Use of multivariate associations among species for detecting changes in native plains fish community structure in Colorado

Science Center Objects

The Colorado Parks and Wildlife (CPW) is responsible for monitoring the status of fishes in Colorado and currently seeks to establish a rigorous, efficient monitoring program for fishes that occur in stream habitats from the mountain-plains interface east to the Colorado state line. The primary goals of this program are to: 

  1. monitor the status of species of concern designated within Colorado
  2. monitor the status of all species including those not currently considered at-risk
  3. monitor these species at several scales—reach, segment, stream, sub-basin, watershed. While each of these goals  could entail different sampling methods or analyses, all require spatially extensive sampling of sites either randomly selected or otherwise demonstrably representative of the waters to which inference is desired.

There are at least 2 issues to address in order for the monitoring program to meet its goals. First, there are no previously tested standardized indicators for monitoring the status of plains stream fishes in Colorado. Second, little is known regarding how comparable plains fish communities collected from sites sampled based on convenience are to those collected from randomly  selected sites.

The U.S. Geological Survey, in cooperation with Colorado Parks and Wildlife, assessed the potential use of combining recently (2007 to 2010) and formerly (1992 to 1996) collected data to compare plains fish assemblages sampled from random and fixed sites located in the South Platte and Arkansas River Basins in Colorado.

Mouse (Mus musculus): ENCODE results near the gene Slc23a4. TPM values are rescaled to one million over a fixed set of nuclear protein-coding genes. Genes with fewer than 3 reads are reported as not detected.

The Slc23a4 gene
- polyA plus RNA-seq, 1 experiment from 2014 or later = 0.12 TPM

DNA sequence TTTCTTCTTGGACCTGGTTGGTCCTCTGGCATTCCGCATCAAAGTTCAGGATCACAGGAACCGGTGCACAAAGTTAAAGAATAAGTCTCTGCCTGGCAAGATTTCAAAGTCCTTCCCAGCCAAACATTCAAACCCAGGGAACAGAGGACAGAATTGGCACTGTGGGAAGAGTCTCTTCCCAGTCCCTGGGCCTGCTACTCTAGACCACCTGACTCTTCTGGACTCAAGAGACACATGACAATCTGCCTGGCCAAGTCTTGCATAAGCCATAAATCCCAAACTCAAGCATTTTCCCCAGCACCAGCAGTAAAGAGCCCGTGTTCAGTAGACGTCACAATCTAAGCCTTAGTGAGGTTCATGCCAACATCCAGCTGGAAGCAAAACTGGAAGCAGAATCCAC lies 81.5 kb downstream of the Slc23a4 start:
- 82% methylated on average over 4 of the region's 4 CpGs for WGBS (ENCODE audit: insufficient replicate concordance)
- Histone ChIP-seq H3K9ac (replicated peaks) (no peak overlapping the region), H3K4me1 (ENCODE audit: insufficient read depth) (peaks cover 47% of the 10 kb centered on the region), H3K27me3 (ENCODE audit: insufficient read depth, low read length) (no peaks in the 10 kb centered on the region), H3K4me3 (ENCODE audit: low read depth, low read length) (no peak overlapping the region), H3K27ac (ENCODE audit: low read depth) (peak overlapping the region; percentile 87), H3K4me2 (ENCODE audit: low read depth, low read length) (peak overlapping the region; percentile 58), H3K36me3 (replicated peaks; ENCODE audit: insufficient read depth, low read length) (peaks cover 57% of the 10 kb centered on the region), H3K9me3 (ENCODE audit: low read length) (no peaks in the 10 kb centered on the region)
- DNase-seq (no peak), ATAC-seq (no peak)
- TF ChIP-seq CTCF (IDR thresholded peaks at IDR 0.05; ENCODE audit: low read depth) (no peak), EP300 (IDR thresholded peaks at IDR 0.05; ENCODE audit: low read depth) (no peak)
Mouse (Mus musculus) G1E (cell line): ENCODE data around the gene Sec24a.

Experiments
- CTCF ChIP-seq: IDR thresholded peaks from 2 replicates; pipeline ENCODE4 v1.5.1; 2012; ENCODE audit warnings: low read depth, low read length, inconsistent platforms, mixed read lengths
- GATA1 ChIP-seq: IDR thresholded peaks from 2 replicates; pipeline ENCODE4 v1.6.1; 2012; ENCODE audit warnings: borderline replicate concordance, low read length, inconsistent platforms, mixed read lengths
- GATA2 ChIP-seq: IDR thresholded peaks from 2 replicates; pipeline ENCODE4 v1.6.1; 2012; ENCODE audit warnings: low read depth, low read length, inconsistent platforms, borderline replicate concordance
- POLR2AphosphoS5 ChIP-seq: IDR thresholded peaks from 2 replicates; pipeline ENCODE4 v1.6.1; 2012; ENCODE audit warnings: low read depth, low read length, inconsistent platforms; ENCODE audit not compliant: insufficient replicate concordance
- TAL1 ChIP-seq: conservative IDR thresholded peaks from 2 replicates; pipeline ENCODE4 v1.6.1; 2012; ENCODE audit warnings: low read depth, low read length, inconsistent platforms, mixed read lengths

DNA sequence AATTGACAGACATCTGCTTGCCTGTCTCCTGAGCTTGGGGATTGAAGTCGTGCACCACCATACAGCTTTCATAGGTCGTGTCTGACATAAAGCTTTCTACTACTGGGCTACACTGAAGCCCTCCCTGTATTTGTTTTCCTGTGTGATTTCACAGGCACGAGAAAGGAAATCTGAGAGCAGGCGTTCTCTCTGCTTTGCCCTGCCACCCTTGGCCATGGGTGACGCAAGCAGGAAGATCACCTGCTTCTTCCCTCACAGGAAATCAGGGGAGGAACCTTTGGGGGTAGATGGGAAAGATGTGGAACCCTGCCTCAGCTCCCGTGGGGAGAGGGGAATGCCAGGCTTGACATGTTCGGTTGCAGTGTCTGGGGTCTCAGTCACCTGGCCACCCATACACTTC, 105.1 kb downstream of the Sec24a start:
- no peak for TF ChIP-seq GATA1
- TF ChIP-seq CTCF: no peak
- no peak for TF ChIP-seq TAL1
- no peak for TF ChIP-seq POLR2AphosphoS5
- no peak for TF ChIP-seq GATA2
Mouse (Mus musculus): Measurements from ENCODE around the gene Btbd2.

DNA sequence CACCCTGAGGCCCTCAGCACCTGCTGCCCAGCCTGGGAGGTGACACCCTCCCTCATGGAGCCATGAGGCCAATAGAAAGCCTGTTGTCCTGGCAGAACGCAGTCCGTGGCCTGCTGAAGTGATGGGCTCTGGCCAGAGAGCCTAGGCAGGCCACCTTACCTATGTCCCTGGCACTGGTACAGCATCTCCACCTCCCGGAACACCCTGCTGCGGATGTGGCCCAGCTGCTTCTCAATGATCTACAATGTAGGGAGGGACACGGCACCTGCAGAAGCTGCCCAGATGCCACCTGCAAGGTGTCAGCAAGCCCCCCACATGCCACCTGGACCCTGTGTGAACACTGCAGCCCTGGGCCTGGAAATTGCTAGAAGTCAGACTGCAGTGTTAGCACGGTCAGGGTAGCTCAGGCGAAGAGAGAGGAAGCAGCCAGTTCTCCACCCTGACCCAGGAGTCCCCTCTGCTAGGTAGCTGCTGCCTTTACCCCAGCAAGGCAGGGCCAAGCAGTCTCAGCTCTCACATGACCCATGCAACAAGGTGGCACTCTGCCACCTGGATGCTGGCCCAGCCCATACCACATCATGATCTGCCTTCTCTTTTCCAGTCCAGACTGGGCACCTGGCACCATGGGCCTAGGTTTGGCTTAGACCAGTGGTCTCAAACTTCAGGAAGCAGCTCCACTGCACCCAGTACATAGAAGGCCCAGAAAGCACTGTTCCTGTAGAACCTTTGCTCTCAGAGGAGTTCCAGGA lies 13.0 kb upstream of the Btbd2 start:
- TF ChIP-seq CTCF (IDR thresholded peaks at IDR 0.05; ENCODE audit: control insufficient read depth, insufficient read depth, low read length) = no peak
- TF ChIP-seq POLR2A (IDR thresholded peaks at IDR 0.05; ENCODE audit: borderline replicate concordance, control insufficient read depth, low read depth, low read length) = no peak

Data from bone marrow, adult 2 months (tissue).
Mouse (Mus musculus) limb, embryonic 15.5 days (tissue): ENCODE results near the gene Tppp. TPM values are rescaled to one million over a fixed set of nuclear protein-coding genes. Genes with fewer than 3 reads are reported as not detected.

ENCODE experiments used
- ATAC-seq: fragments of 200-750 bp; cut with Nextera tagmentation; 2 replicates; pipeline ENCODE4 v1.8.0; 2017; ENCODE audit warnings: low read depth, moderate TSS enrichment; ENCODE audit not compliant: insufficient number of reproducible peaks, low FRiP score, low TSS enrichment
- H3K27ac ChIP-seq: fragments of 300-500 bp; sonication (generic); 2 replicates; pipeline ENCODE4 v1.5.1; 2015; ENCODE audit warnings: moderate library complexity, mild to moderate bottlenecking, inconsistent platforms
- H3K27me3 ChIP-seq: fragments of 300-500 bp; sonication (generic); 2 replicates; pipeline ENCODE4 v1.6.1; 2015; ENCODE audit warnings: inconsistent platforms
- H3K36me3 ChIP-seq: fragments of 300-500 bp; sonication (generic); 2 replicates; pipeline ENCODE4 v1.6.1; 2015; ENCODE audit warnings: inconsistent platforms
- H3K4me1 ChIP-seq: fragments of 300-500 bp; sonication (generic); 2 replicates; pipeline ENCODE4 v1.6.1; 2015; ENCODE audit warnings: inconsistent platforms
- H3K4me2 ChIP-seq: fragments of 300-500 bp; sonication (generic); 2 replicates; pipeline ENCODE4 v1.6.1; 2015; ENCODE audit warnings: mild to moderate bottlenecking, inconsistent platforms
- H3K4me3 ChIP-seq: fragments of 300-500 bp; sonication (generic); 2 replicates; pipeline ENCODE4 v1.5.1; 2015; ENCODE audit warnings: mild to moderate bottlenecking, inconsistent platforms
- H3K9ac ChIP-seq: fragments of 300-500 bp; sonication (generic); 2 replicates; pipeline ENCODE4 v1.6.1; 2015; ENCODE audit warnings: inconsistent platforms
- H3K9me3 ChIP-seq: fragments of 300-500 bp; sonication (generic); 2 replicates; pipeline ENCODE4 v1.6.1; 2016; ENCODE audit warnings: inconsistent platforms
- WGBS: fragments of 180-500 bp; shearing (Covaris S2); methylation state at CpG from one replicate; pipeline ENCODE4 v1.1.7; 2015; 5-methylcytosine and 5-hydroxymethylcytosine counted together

The first step was to determine if fish assemblages collected between 1992 and 1996 were comparable to samples collected at the same sites between 2007 and 2010.  If samples from the two time periods were comparable, then it was considered reasonable that the combined time-period data could be used to make comparisons between random and fixed sites. In contrast, if differences were found between the two time periods, then it was considered unreasonable to use these data to make comparisons between random and fixed sites.

One-hundred samples collected during the 1990s and 2000s from 50 sites dispersed among 19 streams in both basins were compiled from a database maintained by Colorado Parks and Wildlife.  Nonparametric multivariate two-way analysis of similarities was used to test for fish-assemblage differences between time periods while accounting for stream-to-stream differences.